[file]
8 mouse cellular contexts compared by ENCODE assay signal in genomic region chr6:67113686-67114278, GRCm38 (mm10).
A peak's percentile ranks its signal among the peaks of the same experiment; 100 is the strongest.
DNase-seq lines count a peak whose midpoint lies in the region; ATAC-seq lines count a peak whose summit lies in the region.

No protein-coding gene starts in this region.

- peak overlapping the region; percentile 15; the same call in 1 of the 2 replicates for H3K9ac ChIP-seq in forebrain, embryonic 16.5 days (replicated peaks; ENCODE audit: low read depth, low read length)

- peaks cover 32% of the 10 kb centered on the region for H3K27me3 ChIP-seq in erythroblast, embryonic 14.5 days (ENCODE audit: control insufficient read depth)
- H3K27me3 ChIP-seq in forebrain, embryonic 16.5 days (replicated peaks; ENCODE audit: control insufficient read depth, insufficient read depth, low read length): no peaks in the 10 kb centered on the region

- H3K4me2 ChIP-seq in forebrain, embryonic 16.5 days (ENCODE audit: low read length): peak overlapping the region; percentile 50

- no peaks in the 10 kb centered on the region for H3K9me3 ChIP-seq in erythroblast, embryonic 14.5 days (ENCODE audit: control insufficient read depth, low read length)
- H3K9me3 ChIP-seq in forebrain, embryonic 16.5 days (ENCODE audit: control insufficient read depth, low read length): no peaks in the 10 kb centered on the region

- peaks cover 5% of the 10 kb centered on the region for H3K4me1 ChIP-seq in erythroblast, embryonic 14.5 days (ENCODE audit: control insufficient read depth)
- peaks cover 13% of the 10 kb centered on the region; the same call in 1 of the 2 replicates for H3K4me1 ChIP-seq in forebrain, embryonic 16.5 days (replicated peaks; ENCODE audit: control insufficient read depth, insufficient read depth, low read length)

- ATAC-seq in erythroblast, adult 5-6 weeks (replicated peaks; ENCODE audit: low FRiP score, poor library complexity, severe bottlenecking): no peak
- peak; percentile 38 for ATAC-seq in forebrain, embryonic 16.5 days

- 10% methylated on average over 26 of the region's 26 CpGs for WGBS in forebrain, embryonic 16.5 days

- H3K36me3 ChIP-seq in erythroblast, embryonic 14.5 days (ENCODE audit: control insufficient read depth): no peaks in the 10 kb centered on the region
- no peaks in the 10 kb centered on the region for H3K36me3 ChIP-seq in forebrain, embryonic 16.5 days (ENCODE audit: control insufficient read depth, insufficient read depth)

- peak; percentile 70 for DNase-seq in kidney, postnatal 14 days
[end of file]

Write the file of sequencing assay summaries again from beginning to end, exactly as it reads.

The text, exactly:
8 mouse cellular contexts compared by ENCODE assay signal in genomic region chr6:67113686-67114278, GRCm38 (mm10).
A peak's percentile ranks its signal among the peaks of the same experiment; 100 is the strongest.
DNase-seq lines count a peak whose midpoint lies in the region; ATAC-seq lines count a peak whose summit lies in the region.

No protein-coding gene starts in this region.

- peak overlapping the region; percentile 15; the same call in 1 of the 2 replicates for H3K9ac ChIP-seq in forebrain, embryonic 16.5 days (replicated peaks; ENCODE audit: low read depth, low read length)

- peaks cover 32% of the 10 kb centered on the region for H3K27me3 ChIP-seq in erythroblast, embryonic 14.5 days (ENCODE audit: control insufficient read depth)
- H3K27me3 ChIP-seq in forebrain, embryonic 16.5 days (replicated peaks; ENCODE audit: control insufficient read depth, insufficient read depth, low read length): no peaks in the 10 kb centered on the region

- H3K4me2 ChIP-seq in forebrain, embryonic 16.5 days (ENCODE audit: low read length): peak overlapping the region; percentile 50

- no peaks in the 10 kb centered on the region for H3K9me3 ChIP-seq in erythroblast, embryonic 14.5 days (ENCODE audit: control insufficient read depth, low read length)
- H3K9me3 ChIP-seq in forebrain, embryonic 16.5 days (ENCODE audit: control insufficient read depth, low read length): no peaks in the 10 kb centered on the region

- peaks cover 5% of the 10 kb centered on the region for H3K4me1 ChIP-seq in erythroblast, embryonic 14.5 days (ENCODE audit: control insufficient read depth)
- peaks cover 13% of the 10 kb centered on the region; the same call in 1 of the 2 replicates for H3K4me1 ChIP-seq in forebrain, embryonic 16.5 days (replicated peaks; ENCODE audit: control insufficient read depth, insufficient read depth, low read length)

- ATAC-seq in erythroblast, adult 5-6 weeks (replicated peaks; ENCODE audit: low FRiP score, poor library complexity, severe bottlenecking): no peak
- peak; percentile 38 for ATAC-seq in forebrain, embryonic 16.5 days

- 10% methylated on average over 26 of the region's 26 CpGs for WGBS in forebrain, embryonic 16.5 days

- H3K36me3 ChIP-seq in erythroblast, embryonic 14.5 days (ENCODE audit: control insufficient read depth): no peaks in the 10 kb centered on the region
- no peaks in the 10 kb centered on the region for H3K36me3 ChIP-seq in forebrain, embryonic 16.5 days (ENCODE audit: control insufficient read depth, insufficient read depth)

- peak; percentile 70 for DNase-seq in kidney, postnatal 14 days